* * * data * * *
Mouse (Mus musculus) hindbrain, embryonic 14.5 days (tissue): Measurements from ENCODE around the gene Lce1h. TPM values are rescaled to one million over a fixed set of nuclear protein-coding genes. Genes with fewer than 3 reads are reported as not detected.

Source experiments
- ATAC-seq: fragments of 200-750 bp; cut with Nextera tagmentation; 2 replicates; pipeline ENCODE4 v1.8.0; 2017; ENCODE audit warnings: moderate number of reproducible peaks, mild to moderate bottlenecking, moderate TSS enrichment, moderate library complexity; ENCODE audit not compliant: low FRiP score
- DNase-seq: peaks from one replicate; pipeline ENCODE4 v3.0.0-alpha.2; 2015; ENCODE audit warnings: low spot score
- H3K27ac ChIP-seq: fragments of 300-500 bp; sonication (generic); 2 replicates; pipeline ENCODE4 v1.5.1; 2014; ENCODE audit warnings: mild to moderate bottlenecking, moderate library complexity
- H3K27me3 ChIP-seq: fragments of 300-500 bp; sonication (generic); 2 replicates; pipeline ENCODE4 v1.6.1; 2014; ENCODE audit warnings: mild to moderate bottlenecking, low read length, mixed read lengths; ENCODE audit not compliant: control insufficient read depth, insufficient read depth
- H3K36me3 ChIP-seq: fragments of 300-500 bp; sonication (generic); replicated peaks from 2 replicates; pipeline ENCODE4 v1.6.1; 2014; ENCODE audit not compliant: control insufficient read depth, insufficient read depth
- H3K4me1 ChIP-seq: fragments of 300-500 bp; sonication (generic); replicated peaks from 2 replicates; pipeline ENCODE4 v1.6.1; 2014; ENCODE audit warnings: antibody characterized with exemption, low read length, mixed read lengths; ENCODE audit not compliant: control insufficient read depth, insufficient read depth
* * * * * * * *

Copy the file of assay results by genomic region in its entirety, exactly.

Mouse (Mus musculus) hindbrain, embryonic 14.5 days (tissue): Measurements from ENCODE around the gene Lce1h. TPM values are rescaled to one million over a fixed set of nuclear protein-coding genes. Genes with fewer than 3 reads are reported as not detected.

Source experiments
- ATAC-seq: fragments of 200-750 bp; cut with Nextera tagmentation; 2 replicates; pipeline ENCODE4 v1.8.0; 2017; ENCODE audit warnings: moderate number of reproducible peaks, mild to moderate bottlenecking, moderate TSS enrichment, moderate library complexity; ENCODE audit not compliant: low FRiP score
- DNase-seq: peaks from one replicate; pipeline ENCODE4 v3.0.0-alpha.2; 2015; ENCODE audit warnings: low spot score
- H3K27ac ChIP-seq: fragments of 300-500 bp; sonication (generic); 2 replicates; pipeline ENCODE4 v1.5.1; 2014; ENCODE audit warnings: mild to moderate bottlenecking, moderate library complexity
- H3K27me3 ChIP-seq: fragments of 300-500 bp; sonication (generic); 2 replicates; pipeline ENCODE4 v1.6.1; 2014; ENCODE audit warnings: mild to moderate bottlenecking, low read length, mixed read lengths; ENCODE audit not compliant: control insufficient read depth, insufficient read depth
- H3K36me3 ChIP-seq: fragments of 300-500 bp; sonication (generic); replicated peaks from 2 replicates; pipeline ENCODE4 v1.6.1; 2014; ENCODE audit not compliant: control insufficient read depth, insufficient read depth
- H3K4me1 ChIP-seq: fragments of 300-500 bp; sonication (generic); replicated peaks from 2 replicates; pipeline ENCODE4 v1.6.1; 2014; ENCODE audit warnings: antibody characterized with exemption, low read length, mixed read lengths; ENCODE audit not compliant: control insufficient read depth, insufficient read depth